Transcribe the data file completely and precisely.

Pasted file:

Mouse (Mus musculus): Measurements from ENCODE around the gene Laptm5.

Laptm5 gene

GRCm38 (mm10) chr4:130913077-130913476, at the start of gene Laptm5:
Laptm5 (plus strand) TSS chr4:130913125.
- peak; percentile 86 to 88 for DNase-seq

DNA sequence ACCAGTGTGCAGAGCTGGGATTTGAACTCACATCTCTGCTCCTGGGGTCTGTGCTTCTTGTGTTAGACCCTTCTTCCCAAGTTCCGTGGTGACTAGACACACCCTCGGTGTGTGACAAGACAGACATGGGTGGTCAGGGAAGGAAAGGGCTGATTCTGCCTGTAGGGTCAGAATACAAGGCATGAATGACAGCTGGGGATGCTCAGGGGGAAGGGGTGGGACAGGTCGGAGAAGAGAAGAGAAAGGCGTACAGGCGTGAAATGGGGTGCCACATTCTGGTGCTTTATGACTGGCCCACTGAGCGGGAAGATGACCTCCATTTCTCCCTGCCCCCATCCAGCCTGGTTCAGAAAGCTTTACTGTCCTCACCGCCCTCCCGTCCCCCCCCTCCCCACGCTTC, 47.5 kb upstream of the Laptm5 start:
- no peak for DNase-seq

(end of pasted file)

Mouse (Mus musculus): Measurements from ENCODE around the gene Laptm5.

Laptm5 gene

GRCm38 (mm10) chr4:130913077-130913476, at the start of gene Laptm5:
Laptm5 (plus strand) TSS chr4:130913125.
- peak; percentile 86 to 88 for DNase-seq

DNA sequence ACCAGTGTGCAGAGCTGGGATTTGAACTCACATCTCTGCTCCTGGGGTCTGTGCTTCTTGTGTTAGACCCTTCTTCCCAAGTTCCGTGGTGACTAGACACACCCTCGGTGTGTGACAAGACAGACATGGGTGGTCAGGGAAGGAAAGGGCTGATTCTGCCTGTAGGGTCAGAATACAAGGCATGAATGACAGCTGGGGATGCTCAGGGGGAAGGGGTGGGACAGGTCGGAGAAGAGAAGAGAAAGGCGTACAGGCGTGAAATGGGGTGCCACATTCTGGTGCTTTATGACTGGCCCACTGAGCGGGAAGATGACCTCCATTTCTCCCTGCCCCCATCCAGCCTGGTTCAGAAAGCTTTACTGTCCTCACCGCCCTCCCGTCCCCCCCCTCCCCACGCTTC, 47.5 kb upstream of the Laptm5 start:
- no peak for DNase-seq